“I feel quite xenophobic writing these opinions down, and I don’t count myself as a xenophobe at all. It’s made me realise that my views are influenced by two conflicting sets of media – the news about the tragedy of famine/war/poverty and the glossy ‘African tribe’ trope of Hollywood movies. I feel like this ignores a giant sector of people in the middle – people who are invisible to the Western world because they are, for want of a better word, boring and normal.”
For this reason, my favourite advertisements about Africa in recent years have been the ones produced by Mama Hope (I challenge you to watch this for example and not feel a little bit happier about the world). They do a wonderful job of showing African people who are normal, everyday people. I also have to mention this hilarious video that pokes fun at the European obsession with do-gooding charity singles.
The survey results revealed many other interesting things that could generate a whole series of blog posts. I was surprised to find out that the respondents generally knew that Africa is a lot more religious than Europe (I didn’t know that was well-known), and a number of people mentioned their distress at the persecution of minorities – particularly gay people – in certain African countries (something which I have written about here).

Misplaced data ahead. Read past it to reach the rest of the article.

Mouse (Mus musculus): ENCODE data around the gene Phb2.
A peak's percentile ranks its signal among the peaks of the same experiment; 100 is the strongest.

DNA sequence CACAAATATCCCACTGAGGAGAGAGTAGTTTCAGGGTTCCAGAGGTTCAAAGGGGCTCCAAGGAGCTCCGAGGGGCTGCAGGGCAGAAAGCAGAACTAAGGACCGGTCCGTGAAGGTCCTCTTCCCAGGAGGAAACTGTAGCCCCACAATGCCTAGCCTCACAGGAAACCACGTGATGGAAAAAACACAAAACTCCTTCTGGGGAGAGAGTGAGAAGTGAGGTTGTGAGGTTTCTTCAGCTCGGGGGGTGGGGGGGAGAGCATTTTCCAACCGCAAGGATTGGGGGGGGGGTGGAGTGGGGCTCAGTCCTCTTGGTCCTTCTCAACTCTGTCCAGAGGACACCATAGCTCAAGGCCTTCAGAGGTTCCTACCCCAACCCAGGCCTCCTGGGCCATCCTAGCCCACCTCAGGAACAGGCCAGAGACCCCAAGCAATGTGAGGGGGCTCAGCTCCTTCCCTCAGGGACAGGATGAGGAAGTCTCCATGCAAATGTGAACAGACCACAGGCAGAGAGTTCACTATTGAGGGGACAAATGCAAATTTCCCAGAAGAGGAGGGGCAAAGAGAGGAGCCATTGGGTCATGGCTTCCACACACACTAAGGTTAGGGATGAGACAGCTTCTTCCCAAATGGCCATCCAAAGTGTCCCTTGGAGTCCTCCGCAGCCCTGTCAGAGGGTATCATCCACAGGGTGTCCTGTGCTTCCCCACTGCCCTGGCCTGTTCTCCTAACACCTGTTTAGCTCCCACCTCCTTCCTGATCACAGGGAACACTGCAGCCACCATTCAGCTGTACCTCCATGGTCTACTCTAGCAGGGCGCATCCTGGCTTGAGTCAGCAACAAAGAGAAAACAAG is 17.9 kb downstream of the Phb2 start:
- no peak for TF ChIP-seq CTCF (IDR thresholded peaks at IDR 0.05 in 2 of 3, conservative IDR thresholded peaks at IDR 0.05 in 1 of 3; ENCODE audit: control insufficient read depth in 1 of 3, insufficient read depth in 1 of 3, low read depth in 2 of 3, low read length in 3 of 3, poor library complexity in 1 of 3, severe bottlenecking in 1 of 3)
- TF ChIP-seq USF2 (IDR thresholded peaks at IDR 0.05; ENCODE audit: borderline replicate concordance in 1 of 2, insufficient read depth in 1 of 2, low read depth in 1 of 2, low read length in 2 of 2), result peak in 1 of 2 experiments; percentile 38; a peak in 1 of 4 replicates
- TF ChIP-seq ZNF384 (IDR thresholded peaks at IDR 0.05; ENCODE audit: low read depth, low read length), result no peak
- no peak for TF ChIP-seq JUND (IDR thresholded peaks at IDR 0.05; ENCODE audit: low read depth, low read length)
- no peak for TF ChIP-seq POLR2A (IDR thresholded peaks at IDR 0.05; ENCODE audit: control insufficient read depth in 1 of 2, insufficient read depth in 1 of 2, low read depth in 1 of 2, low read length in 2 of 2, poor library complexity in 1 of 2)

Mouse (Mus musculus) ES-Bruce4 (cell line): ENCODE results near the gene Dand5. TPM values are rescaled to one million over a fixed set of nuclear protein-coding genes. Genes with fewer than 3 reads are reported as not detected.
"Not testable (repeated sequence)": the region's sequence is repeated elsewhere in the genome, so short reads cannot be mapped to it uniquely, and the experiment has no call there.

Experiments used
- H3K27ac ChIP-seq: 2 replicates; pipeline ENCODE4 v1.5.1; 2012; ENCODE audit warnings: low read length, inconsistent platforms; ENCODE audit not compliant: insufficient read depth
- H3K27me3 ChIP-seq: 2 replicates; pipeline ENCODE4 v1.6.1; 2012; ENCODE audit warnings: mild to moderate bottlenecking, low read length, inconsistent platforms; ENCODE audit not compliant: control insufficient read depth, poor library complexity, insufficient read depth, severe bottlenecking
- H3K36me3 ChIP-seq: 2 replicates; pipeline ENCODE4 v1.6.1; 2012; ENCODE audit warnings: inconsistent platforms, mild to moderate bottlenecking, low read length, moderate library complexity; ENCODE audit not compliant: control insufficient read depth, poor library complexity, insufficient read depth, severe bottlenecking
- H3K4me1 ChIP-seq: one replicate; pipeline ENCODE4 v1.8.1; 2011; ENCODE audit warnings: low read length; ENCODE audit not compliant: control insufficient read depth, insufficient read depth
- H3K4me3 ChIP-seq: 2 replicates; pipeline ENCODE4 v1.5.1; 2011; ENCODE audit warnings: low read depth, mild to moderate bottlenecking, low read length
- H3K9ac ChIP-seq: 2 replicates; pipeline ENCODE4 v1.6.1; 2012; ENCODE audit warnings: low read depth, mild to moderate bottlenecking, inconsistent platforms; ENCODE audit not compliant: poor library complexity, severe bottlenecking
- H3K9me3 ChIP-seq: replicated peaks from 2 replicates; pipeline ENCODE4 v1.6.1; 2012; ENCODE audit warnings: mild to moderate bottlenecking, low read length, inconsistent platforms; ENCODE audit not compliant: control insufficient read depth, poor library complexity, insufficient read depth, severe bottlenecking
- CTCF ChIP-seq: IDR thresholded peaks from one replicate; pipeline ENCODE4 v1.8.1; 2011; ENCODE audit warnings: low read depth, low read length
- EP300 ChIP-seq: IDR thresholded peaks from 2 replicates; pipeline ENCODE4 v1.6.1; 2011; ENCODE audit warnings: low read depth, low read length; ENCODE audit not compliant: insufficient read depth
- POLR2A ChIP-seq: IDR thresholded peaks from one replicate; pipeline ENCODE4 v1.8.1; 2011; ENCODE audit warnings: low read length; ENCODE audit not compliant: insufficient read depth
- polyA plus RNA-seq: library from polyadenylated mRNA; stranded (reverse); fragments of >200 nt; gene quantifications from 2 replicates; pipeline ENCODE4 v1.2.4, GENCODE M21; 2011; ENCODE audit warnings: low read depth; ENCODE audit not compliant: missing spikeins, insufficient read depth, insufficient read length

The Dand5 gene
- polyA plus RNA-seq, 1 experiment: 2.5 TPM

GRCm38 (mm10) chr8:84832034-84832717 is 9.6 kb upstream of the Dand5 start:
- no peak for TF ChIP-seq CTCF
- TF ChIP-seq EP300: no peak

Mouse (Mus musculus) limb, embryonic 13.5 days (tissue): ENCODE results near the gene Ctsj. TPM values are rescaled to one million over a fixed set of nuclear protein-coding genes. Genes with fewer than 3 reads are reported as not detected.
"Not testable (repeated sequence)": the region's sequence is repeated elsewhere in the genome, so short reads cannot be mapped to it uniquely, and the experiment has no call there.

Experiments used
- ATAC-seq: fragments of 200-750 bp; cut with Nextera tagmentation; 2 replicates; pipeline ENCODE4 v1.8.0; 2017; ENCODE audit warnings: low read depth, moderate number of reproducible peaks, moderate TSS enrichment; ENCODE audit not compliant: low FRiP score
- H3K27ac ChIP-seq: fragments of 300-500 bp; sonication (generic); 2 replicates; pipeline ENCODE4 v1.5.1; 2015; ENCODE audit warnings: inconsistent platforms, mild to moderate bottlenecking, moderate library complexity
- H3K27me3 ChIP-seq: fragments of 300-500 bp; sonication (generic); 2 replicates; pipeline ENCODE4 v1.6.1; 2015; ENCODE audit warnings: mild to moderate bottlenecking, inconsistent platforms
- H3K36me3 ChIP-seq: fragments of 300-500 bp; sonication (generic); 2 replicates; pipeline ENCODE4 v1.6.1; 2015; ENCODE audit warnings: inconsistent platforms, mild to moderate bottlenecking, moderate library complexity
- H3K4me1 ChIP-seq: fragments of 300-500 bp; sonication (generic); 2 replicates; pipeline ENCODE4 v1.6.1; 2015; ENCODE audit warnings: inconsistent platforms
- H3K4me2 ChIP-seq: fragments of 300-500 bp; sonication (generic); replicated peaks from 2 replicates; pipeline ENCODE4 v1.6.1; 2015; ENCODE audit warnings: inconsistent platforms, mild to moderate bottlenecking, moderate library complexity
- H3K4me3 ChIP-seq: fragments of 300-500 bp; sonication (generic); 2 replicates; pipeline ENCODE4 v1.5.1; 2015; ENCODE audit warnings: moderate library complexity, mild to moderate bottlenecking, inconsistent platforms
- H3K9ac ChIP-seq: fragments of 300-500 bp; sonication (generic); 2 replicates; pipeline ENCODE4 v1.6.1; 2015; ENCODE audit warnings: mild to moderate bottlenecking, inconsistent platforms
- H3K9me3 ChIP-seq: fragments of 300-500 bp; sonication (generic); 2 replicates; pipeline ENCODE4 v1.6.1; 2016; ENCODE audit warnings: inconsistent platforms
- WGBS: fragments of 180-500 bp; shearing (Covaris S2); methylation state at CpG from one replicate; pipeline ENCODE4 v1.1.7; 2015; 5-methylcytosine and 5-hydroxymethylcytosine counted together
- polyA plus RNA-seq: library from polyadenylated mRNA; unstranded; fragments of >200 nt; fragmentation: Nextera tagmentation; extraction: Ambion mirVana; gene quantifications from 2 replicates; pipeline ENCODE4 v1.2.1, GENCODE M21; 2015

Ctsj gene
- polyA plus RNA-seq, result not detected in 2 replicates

But I will finish this blog with a few of the questions which my respondents said they would like to pose to a group of African people. I will be sharing the link to this blog with my Facebook friends, so for those of you reading this who are from Africa, this is your chance to answer a question and give a perspective from a normal, everyday African.
Do you consider yourself to be an African (as opposed to just identifying with the country you are from)?
What makes you proud to be African?
Where do you see Africa in 20 years’ time?
What do you do to have fun?
What distinguishes your culture from that of surrounding groups?
What impact has Mandela had on Africa outside of South Africa?
Kirsty Newman works as a Research Uptake Manager at the UK Department for International Development (DFID) but is blogging here in a personal capacity. Kirsty has also worked on scientific capacity building programmes in Africa for both the UK Parliament and the Wellcome Trust. Before branching into international development, Kirsty was a research scientist. She has a PhD in HIV immunology from Edinburgh University and she worked on Malaria research in the UK and Tanzania. She has strong ties to many African countries but her first love remains Malawi where she lived for a year early in her career. Kirsty’s own blog on research, international development and ‘other stuff’ can be found here:http://kirstyevidence.wordpress.com/
She is also on twitter as @kirstyevidence